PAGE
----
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Inside Gone Girl’s Review and Editorial Pipeline

The Fincher Feature Is Billed as the First Film Shot Entirely at 6K

Billed as the first feature film shot entirely at 6K resolution, David Fincher's Gone Girl is also the first studio feature edited entirely in Adobe Premiere Pro CC, by two-time Oscar-winner Kirk Baxter, ACE. Needless to say, Adobe is giddy about that news. And Nvidia, which makes GPUs that drive Adobe's hardware-accelerated Mercury Playback Engine, is almost as excited.

Nvidia is launching a new generation of its Quadro workstation GPUs at SIGGRAPH this week (see our coverage here), and the company announced that Gone Girl is the first feature film to use the brand-new Quadro K5200 GPU in its pipeline. Red footage was converted to DPX using a GPU-accelerated system for efficient delivery to VFX. For the creative edit, footage was converted to 2.5K ProRes files, corresponding to a 5K center extraction, and the editors viewed a 1920×1080 timeline. The Quadro-based workflow also supported up to four streams of 6K multi-camera playback with repositioning, stabilization and color-correction happening in real time, Nvidia said, and also allowed real-time downscaling of 6K footage to 4K.

GPU debayering eliminated the need for specialized hardware to accelerate the processing of Red footage, allowing multiple workstations to be used rather than funneling everything through a single system equipped with a Red Rocket card. 

If you want to see Gone Girl, your first chance to view it with a paying audience will be September 26, when it opens the New York Film Festival. If you're wondering what kind of hardware it takes to make a Premiere Pro cutting room operate at peak efficiency — and we suspect that, on a David Fincher film, anything that doesn't operate at peak efficiency is out the door — here are the workstations employed for Gone Girl's various pixel-crunching processes.

Four HP Z820 Workstations
Intel Xeon E5-2670 8-core 2.6 GHz (Q1 2012)
Nvidia K5200
128 GB DDR3
Two HP Z-Turbo 256 GB drives w/sustained 1.8 GB/s throughput
SolarFlare Dual-Port 10 Gb network adapter

Two HP Z820 Workstations
Intel Xeon E5-2697 12-core 2.7 GHz (Q3 2012)
Nvidia K6000
256 GB DDR3 RAM
Cubix Expansion Chassis
Two FusionIO IoDrive 1.6 TB w/sustained 2.6 GB/s throughput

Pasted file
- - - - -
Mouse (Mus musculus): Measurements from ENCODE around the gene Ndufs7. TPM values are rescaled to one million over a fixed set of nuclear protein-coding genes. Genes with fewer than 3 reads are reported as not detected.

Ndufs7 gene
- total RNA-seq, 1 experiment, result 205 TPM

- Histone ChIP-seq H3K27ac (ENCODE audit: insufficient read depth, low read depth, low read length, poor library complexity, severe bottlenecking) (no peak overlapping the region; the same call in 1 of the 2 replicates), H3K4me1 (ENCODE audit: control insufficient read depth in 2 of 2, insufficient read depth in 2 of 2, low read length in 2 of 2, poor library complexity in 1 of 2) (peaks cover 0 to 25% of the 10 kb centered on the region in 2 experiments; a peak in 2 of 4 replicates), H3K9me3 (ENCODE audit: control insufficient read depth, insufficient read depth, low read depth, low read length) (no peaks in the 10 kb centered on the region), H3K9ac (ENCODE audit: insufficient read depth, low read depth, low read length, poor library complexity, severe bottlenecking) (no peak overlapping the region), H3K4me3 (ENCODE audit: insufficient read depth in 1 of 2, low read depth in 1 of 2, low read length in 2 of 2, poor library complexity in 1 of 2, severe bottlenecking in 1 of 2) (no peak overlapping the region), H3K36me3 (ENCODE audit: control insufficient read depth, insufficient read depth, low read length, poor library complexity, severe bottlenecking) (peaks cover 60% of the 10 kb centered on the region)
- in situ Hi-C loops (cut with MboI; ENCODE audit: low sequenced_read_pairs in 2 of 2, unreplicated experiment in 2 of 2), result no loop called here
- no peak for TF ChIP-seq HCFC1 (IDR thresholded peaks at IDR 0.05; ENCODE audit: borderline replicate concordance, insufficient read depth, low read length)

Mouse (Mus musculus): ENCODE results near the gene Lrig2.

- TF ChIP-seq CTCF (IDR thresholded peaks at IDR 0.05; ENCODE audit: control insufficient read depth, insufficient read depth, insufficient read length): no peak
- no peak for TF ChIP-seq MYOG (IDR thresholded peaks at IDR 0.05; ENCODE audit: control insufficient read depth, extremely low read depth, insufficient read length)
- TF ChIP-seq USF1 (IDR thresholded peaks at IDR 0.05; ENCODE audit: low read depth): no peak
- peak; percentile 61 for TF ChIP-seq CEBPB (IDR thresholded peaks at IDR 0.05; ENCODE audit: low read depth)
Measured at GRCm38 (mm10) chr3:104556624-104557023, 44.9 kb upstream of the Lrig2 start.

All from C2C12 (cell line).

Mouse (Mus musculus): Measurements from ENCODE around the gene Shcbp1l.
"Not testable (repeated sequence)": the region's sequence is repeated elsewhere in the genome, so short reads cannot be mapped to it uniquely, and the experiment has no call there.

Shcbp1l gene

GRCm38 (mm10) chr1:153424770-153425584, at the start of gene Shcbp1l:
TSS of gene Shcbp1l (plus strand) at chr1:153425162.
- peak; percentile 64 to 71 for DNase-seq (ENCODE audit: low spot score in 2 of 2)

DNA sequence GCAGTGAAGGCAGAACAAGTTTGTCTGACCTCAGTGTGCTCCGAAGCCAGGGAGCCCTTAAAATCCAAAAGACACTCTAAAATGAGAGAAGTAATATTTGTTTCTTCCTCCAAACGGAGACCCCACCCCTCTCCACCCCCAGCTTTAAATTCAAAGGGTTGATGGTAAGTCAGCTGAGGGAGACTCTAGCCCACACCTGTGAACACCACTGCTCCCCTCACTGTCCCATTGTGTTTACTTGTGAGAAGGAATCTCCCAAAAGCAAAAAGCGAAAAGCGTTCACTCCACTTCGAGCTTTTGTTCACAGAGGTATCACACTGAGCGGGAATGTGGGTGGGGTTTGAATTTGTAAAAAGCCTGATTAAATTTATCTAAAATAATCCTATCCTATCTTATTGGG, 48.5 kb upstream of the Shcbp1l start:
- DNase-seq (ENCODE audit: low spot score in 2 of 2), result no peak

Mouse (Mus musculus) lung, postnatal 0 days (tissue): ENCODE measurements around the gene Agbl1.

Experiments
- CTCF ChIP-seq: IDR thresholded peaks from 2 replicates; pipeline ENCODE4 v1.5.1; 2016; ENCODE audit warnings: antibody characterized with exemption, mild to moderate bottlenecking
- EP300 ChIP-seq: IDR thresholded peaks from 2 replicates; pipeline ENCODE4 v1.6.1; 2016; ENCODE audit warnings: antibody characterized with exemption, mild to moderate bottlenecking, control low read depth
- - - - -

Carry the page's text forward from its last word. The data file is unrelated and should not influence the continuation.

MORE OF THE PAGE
64 TB Gspeed EsPro
SolarFlare Dual-Port 10 Gb network adapter

One HP Z820 Workstation
Intel Xeon E5-2697 12-core 2.7 GHz (Q3 2012)
Nvidia K5200
128 GB DDR3 RAM
AJA Io 4K
Two FusionIO IoStorm 512 GB w/sustained 2.1 GB/s throughput

Two 2011 Mac Pro Workstations
Nvida K5200 graphics
64 GB DDR3 RAM

Source: Nvidia Case Study

4 Comments

Categories: Editing, Post/Finishing, Project/Case study, Technology
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  • scott

    If your are going to describe systems used, perhaps it would be helpful to describe the purpose that each configuration is used for.

  • Andrew

    Are there 6k monitors?

    • heilstalin

      *Movie projectors

  • Vladimir Vasiljevic

    So they edited in 2.5K and not in 6K!
    And what and when they reviwed in 6K?
    They have never use 6K except in vfx I suppose by reading this article.

    Did they color graded on premiereCC for final release? Did they created final dcp files or tiffs with final grade and titles ready to be transfered in dcp?

    Real breaking news would be that a feature movie is done whole on desktop without dedicated vfx, color grading and finishing workstatins, if they did it.

    And what is the final release format? 2K DCP package, maybe 4K DCP but definitively not 6K format as there is no 6K delivery format of any kind.

    For picture quality sake it could be better to shot in 5K and frame for 4K center extraction to have no resize on 4K delivery as every resize do degrade image quality.

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